COLUMBUS, OHIO (August 5, 2016).
The National Board of the Conference of Major Superiors of Men (CMSM), whose leaders represent more than 17,000 Catholic religious brothers and priests in the United States, meeting in Columbus, Ohio, formally received and accepted the Report of the Conference’s National Advisory Council for Child Protection (NAC), which the Board had mandated in 2014.
The National Advisory Council, composed of twelve professionals, co-chaired by Dr. Kathleen McChesney and Dr. Rolando Diaz, along with four experienced advisors and one liaison to the CMSM, reviewed the commitment of religious institutes of men to the principles of the USCCB’s Charter for the Protection of Children and Young People. These experienced professionals contributed their services so that small working groups studied both response and prevention of abuse as well as practices associated with accountability and transparency.
Recognizing that such an advisory capacity ought to be on-going, the Council identified eight commendable actions and their results. These included the adoption and on-going development of Standards to measure compliance; the discovery of a means of external verification of compliance; establishment of safe environments through both checks on practices and training; the reduction in the number of incidents of abuse from a 17.8 annual average between the years of 1950-2002 to an annual average of 1.27 between the years of 2004-2014; the removal of offenders from public ministry; the offering of training programs for supervision of offenders who were permitted to remain in common life; guidance offered to member institutes regarding the fulfillment of Churchwide guidelines and norms; and, accountability and communication with the public.
The NAC also identified seven opportunities for improvement. These include the following: a goal of compliance of all institutes with the CMSM Standards to reach the 1,796 religious priests, deacons, and brothers who belong to institutes who had not yet achieved accreditation or have not undergone external compliance review; the development of an accurate listing of institutes in compliance; the development of a means to address the differences in quality, scope, and depth of psychological testing for candidates for religious life and seminaries; a need to address the concern that some candidates admitted may require a high level of psychological support during the process of formation; encouraging institutes to work for continuity in the role of Victim Assistance Coordinators as transitions occur in leadership; assisting the institutes in developing shared common guidelines for Review Boards; and, urging member institutes to establish and maintain effective communications between religious major superiors (religious ordinaries) and diocesan bishops (diocesan ordinaries) for the sake of handling allegations and responding in unity for the sake of the protection of minors.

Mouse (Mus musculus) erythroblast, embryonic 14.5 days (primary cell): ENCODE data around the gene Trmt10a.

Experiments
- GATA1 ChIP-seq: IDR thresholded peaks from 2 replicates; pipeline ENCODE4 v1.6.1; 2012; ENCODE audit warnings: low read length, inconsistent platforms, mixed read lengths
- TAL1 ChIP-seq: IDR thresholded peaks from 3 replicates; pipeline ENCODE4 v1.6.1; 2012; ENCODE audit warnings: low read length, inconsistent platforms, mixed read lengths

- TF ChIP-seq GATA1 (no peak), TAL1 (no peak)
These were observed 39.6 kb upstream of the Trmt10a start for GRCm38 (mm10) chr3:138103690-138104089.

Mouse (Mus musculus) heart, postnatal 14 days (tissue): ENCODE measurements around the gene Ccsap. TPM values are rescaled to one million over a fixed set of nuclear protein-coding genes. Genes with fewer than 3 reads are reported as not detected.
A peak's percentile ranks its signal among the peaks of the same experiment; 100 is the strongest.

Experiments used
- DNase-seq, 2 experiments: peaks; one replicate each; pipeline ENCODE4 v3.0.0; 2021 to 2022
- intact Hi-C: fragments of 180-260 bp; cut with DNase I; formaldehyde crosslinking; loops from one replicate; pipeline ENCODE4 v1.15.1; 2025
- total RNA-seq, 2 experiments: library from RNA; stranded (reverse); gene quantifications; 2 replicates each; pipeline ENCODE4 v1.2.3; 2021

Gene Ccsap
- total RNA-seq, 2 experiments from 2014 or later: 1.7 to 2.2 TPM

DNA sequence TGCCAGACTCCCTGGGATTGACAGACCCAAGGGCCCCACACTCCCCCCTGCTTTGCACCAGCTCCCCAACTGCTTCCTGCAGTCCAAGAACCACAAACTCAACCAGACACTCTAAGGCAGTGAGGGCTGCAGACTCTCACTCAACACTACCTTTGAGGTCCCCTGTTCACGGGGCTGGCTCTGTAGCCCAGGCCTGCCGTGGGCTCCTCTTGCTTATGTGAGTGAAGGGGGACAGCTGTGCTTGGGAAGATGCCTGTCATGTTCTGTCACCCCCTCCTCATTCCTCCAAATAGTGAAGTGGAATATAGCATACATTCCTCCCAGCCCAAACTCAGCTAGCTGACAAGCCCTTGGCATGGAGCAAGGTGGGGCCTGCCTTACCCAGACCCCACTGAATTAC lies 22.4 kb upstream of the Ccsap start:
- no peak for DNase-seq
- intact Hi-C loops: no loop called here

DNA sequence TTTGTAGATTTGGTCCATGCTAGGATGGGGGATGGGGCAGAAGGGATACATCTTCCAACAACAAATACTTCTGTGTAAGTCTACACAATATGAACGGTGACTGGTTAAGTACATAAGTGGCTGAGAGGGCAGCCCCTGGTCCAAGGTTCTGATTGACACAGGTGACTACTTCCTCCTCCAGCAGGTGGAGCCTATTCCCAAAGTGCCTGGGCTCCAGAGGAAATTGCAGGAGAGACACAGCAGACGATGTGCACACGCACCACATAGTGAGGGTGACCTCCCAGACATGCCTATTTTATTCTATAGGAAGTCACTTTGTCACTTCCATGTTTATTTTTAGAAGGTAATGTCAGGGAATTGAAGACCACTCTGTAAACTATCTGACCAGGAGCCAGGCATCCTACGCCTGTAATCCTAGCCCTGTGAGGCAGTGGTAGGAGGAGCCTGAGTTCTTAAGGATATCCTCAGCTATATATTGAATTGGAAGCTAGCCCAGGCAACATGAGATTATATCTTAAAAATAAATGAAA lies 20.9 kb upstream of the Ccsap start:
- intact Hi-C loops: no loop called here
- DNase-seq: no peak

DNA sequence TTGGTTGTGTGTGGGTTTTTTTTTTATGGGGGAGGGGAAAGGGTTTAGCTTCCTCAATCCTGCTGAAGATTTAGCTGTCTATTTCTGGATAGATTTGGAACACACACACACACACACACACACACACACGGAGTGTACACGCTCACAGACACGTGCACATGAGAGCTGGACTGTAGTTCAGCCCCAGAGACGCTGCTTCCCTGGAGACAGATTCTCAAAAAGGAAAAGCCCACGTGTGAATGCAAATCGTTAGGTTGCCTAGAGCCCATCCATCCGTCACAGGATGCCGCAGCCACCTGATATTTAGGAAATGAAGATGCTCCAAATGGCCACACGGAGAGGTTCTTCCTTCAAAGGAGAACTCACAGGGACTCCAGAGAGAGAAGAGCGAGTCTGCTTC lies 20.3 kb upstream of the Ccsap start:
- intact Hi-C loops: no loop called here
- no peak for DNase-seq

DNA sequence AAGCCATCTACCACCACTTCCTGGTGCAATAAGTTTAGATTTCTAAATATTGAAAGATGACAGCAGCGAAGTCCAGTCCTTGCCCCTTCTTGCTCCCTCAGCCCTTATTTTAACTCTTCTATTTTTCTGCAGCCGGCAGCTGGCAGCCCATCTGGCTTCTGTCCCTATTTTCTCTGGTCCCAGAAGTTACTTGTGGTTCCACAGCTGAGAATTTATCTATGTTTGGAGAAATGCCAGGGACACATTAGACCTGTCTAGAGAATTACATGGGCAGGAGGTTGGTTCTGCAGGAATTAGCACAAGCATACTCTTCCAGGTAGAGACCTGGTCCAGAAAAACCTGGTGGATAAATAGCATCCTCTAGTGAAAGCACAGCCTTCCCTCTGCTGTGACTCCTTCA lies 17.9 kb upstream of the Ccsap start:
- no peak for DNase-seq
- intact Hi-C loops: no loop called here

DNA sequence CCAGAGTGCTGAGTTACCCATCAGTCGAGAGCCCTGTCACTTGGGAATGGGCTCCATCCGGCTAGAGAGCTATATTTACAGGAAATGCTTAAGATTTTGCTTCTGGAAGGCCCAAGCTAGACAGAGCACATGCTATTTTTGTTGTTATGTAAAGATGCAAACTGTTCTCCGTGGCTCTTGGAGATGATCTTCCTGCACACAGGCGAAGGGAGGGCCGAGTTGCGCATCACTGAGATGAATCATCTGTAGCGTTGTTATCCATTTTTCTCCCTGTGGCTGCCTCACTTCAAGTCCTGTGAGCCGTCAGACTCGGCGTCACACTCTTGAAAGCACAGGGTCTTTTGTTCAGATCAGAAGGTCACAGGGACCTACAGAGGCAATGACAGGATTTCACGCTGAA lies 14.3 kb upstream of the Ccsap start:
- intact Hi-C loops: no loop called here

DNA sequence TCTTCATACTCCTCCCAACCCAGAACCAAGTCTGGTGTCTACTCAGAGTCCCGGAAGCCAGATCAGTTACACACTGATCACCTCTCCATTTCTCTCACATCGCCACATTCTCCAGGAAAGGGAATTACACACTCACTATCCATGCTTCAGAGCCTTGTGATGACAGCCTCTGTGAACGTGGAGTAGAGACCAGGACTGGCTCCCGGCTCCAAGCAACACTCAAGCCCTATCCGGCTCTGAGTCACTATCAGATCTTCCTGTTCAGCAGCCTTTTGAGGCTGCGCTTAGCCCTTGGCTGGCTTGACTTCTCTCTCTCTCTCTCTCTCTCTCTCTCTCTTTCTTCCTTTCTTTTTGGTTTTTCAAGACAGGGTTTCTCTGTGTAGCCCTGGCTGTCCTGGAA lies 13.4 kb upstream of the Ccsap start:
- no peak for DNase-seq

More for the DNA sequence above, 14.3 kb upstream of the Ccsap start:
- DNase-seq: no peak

Ten specific recommendations followed from these opportunities, including the continuation of the work of the National Advisory Council and the establishment of a new office at the CMSM for a “Child Protection Officer” to devote full time to further the specific recommendations offered. The National Board of CMSM accepted this report from the National Advisory Council and they have prioritized the implementation of the recommendations contained in the report.
Later, during the annual assembly which followed the Board meeting, CMSM members heard a great deal about this important aspect of the conference’s common commitment to make the Church and CMSM institutes places that offer safety for children. The members at the Assembly were reminded that this report mandated that the NAC examine the programs undertaken by religious institutes in response to the USCCB Charter for the Protection of Children and Young People and the Essential Norms for Diocesan/ Eparchial Policies Dealing with Allegations of Sexual Abuse of Minors by Priests or Deacons.
Men’s religious institutes rose to the occasion in 2002 with what has been regarded as a highly motivated and significant response to promoting the protection of children and young people. The CMSM implementation of the Charter and Essential Norms within religious institutes is contained in its Instruments of Hope and Healing Program. With sorrow and regret over the past failures of men in religious life to keep a protecting environment for children, the Conference intends to continue to work to change human and religious culture inattentive to indicators of potential harm and to adopt a positive rhetoric about response so that a message orienting all to proactive prevention may be known by all.
The Conference of Major Superiors of Men (CMSM) supports and offers resources for U.S. leaders of Catholic men’s religious institutes. CMSM promotes dialogue and collaboration on issues of religious life as well as peace and justice issues with major groups in church and society. There are more than 17,000 religious priests and brothers in the United States.